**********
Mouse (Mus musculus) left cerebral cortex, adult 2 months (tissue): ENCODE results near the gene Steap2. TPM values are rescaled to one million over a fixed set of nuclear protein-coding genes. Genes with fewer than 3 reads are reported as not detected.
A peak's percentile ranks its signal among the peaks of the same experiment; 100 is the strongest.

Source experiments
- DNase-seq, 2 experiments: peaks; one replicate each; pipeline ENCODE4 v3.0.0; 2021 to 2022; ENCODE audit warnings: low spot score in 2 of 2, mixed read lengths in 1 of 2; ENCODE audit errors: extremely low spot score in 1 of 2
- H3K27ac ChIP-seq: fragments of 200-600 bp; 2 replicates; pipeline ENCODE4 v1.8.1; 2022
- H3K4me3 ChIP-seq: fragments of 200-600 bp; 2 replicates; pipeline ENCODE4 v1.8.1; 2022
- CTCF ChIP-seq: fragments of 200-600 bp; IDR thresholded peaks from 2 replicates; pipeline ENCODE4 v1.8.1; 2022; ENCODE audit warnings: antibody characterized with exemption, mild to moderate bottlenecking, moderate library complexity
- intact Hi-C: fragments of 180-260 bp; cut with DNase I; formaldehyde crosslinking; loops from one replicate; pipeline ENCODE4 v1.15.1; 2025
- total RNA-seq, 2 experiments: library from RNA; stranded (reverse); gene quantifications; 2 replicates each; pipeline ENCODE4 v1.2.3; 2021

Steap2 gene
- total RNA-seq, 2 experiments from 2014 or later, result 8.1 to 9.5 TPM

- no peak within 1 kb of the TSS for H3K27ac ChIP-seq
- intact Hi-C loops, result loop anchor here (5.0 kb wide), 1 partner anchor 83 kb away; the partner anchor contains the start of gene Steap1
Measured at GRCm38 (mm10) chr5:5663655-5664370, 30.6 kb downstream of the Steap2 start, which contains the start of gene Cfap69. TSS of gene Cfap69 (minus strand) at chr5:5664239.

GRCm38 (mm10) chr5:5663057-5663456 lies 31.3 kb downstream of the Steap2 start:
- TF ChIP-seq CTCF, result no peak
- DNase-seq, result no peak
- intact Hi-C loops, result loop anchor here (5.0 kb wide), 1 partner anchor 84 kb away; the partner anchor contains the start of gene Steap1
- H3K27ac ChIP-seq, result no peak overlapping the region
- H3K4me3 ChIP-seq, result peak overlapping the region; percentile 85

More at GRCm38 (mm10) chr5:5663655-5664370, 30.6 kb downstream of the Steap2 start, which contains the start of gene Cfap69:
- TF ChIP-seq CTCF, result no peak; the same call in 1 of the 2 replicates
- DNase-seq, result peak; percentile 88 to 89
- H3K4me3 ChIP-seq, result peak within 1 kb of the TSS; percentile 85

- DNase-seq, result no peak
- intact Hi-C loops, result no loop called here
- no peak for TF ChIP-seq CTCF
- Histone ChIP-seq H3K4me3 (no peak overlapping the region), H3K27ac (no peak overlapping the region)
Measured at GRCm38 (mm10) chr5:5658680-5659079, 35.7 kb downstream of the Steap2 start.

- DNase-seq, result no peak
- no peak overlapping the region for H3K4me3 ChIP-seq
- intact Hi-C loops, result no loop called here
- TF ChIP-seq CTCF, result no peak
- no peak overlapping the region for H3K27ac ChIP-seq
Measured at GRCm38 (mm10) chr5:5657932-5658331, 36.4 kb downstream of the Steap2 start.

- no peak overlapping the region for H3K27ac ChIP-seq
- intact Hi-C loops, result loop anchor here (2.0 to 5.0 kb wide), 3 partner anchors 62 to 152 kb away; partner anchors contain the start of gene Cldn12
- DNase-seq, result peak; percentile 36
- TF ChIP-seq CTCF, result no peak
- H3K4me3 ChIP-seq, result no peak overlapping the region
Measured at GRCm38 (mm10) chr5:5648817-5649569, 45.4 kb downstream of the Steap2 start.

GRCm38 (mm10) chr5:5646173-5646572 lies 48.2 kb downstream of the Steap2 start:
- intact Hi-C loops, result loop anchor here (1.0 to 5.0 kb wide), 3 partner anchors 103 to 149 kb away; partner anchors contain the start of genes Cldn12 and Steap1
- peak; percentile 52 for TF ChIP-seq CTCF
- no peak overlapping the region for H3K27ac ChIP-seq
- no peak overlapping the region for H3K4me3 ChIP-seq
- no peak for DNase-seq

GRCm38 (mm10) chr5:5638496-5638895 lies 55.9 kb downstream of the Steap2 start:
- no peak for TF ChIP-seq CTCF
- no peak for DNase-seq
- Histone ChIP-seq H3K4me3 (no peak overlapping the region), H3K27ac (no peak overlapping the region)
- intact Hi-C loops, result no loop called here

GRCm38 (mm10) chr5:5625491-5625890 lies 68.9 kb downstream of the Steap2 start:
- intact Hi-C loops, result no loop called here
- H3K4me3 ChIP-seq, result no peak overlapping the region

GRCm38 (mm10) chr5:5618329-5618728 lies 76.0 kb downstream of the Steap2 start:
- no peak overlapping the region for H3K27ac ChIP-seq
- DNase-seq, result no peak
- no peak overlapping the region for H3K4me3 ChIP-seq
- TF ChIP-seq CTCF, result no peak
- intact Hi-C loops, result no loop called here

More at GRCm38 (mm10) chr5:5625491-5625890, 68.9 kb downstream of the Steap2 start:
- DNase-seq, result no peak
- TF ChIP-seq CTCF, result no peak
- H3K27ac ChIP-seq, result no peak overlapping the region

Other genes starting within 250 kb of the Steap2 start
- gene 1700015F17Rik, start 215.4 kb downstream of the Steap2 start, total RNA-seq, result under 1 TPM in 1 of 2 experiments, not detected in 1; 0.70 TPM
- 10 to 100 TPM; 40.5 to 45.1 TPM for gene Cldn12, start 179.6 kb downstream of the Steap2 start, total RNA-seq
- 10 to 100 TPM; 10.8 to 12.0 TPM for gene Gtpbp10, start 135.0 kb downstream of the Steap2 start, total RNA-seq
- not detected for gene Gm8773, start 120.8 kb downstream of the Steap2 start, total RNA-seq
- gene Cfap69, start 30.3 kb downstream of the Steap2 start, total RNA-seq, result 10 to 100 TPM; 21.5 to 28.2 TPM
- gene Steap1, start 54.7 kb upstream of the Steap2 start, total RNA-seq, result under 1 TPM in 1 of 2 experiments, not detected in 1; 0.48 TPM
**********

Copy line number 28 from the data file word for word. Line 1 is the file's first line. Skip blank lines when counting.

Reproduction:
- Histone ChIP-seq H3K4me3 (no peak overlapping the region), H3K27ac (no peak overlapping the region)